See, because what you need to know about your President is that when it comes to the people he meets, Barack has a memory like a steel trap. He may not remember your name, but if he’s had a few minutes with you and a decent conversation, he will never forget your story. It becomes imprinted in his heart. And that is what he carries with him every single day. He’s not worried about himself. He is working for our struggles, our hopes, our dreams. That is where Barack gets his passion. That’s where he gets his toughness and his fight.
And that’s why, even in the hardest moments -- and there have been many -- and it seems like all is lost, Barack Obama never loses sight of the end goal. Like his grandmother, he never lets himself get distracted by the chatter and the noise.
He just keeps moving forward. Because, see, he can see the end goal; he has a vision for this country. And that’s the kind of President we need -- someone with a vision. Someone with a focus. (Applause.) Someone who knows where he wants this country to go.
But let me tell you something, Barack Obama cannot do this alone. That was never the promise. He needs you. He needs you to keep doing what you’re doing. Make those calls. Register those voters. He needs you out there grabbing those “I’m In” cards -- sign yourself up, sign your neighbors up, shake them up. Sign them up. Tell them to -- they need to give just a little part of themselves to this campaign each and every week. That’s all it takes. Because we all know that this is not just about one extraordinary man -- while I admit, I think my husband is awesome. (Laughter and applause.) That’s why I’m in this. Not just as a husband, but as a man, as a President, I think he’s amazing.
But it has never been about him. It has really always been about us -- about all of us coming together for the values we believe in and for the country we want to be.
Now, I’m not going to kid you -- because I never do -- this journey, this next phase, it is going to be long. It is going to be hard. And there will be so many twists and turns along the way. But what I need you to remember is, the truth is, that’s how change always happens. That’s how real change in this country always happens. It’s always slow, and it never happens all at once.
But if we keep showing up, if we keep fighting the good fight, if we keep doing what we know in our hearts is right and fair and just, then eventually we’ll get there -- we always do.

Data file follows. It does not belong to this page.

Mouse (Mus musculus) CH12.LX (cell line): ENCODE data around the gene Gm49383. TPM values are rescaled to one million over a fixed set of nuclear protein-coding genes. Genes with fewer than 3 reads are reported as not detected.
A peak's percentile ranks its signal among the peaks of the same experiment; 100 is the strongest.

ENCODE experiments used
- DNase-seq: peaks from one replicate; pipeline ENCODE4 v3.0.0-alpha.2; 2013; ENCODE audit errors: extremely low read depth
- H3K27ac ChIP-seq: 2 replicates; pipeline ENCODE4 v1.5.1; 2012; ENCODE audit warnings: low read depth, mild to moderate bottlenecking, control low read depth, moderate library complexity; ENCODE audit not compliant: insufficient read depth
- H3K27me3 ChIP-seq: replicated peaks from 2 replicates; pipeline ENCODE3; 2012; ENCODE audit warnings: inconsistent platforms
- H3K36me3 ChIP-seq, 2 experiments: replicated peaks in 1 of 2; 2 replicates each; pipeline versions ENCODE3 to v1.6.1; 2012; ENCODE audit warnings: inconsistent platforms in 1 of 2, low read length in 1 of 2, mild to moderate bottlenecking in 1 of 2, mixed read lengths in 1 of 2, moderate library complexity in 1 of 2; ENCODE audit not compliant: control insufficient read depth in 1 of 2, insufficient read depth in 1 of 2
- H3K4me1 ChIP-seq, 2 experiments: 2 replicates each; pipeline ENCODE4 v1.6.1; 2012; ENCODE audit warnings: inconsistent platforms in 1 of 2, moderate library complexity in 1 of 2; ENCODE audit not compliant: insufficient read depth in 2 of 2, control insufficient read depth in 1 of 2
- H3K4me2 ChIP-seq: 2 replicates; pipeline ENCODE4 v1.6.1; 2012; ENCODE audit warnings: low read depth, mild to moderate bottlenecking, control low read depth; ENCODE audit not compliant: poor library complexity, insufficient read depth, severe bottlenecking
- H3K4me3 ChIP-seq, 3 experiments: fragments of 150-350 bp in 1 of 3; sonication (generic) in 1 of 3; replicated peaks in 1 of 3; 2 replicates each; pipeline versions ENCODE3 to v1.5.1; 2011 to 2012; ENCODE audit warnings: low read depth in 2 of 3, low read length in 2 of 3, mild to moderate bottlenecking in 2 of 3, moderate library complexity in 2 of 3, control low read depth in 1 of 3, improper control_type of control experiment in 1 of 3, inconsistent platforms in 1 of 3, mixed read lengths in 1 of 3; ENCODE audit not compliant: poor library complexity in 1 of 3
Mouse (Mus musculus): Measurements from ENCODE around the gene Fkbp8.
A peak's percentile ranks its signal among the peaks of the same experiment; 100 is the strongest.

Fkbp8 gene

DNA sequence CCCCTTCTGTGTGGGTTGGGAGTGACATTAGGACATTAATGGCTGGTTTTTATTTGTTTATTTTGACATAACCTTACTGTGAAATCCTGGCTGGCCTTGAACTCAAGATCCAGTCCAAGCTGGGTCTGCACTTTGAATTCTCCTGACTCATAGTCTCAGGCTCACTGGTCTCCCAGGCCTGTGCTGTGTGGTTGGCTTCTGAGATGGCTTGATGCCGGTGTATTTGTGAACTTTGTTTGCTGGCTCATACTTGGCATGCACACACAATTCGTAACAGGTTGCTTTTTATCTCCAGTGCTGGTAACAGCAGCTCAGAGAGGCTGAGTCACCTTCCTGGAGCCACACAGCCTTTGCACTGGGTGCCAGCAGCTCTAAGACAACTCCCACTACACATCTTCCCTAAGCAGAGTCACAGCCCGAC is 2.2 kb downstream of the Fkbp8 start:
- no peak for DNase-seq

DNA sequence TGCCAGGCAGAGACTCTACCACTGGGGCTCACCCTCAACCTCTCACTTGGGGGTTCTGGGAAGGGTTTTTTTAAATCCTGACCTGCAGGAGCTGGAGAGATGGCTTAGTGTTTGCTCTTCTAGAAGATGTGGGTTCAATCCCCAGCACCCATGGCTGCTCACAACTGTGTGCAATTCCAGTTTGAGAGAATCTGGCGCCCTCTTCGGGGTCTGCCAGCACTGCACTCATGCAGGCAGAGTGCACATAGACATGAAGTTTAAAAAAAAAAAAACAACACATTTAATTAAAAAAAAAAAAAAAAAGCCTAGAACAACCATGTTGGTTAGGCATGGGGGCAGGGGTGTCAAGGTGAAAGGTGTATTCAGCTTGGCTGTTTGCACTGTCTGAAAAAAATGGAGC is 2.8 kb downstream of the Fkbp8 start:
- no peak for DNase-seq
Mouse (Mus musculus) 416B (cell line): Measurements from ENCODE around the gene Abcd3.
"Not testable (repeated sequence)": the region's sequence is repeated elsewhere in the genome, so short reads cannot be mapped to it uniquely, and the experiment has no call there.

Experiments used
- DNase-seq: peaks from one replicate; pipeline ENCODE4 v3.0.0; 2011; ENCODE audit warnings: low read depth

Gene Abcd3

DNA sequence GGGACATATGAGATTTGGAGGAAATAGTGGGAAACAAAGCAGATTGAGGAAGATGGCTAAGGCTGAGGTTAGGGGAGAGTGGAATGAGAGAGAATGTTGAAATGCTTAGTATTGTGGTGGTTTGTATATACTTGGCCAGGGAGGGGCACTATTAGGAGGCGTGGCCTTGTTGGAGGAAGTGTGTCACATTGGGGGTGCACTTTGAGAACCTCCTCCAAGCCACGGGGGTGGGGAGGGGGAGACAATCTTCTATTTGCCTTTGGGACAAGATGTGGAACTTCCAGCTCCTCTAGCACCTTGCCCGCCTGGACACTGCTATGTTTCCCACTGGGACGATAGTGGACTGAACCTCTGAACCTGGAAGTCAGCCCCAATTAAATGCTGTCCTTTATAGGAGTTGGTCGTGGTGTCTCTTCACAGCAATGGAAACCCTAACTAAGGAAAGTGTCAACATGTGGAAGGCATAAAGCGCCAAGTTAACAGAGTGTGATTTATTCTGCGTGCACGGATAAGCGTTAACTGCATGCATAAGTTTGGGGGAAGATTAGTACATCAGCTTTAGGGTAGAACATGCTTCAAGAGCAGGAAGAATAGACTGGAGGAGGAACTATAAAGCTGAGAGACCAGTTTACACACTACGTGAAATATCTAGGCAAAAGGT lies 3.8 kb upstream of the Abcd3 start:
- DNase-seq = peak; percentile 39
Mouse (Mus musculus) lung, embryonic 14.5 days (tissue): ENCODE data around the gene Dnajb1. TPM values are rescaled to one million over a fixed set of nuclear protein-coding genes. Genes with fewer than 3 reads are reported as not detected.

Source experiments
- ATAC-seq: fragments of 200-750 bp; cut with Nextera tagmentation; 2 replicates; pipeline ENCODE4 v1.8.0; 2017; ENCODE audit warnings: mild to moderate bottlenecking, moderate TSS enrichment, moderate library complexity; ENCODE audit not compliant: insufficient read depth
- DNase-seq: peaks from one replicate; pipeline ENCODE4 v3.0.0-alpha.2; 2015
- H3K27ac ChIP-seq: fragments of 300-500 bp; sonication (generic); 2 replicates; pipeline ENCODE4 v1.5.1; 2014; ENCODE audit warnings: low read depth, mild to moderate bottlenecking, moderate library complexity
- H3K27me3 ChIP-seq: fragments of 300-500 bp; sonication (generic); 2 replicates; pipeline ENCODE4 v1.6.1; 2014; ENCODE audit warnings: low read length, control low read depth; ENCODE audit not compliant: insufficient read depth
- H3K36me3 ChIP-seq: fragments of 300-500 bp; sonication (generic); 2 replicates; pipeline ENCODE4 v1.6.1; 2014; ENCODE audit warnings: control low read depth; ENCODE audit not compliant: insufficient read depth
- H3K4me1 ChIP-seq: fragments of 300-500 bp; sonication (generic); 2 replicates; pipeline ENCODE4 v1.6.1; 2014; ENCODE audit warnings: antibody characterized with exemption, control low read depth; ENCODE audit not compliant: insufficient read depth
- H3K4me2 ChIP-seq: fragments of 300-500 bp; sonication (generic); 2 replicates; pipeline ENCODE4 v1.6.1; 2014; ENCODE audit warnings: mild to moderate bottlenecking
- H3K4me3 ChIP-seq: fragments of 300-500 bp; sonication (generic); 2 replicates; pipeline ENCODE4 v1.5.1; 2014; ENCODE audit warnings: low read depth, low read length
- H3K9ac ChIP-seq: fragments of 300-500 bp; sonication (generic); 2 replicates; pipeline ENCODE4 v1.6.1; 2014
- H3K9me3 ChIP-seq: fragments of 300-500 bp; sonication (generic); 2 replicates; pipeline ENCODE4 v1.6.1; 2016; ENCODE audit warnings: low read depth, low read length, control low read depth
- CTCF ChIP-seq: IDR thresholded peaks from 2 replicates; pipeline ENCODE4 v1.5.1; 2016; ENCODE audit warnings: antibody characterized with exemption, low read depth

We have never moved backwards -- not in my lifetime. But maybe we won’t see this change in our lifetimes; maybe we have to be content with seeing it in our children and grandchildren’s lifetimes. In the end, we have to remember that’s what this is all about.
This is not about us. In the end, we are fighting these battles not for ourselves; we are fighting them for our sons and daughters. We are fighting them for our grandsons and our granddaughters. Like so many people who came before us, who made sacrifices, not because it would help them today but it would help us -- we stand here because of them. And we’re fighting for the world we want to leave for our children.
That’s what brings me passion. See, because I love my children and I love our children. That is what’s at stake. That’s what we’re facing.
So we need you all to get moving. We really do. It is time for us to get to work. Right? (Applause.)
MRS. OBAMA: So I’ve got one last question for you: Are you in?
MRS. OBAMA: No, no, are you really in? Are you ready for this long haul? Are you ready to roll up your sleeves? Are you ready to make those calls? Are you ready to shake up some neighbors who aren’t clear, who don’t understand what’s at stake? It’s going to be up to each and every one of you to tell the story. Barack and I can’t do it. It’s just impossible for us to call every American. But you can -- you can call everyone you know. Find out who’s not going to vote, who’s a little tired, who’s not registered, what young people aren’t focused. Find them and shake them up. Because this is about their world. They have to be ready to be engaged.
So I hope you all are fired up, because I certainly am. I’m in this like nothing else. I’m going to work hard to make sure that we leave our kids the kind of country we can be proud of.
So I look forward to you all getting out there, working hard. (Applause.) We can do this.
Thank you all so much. God bless. (Applause.)
END 5:26 P.M EDT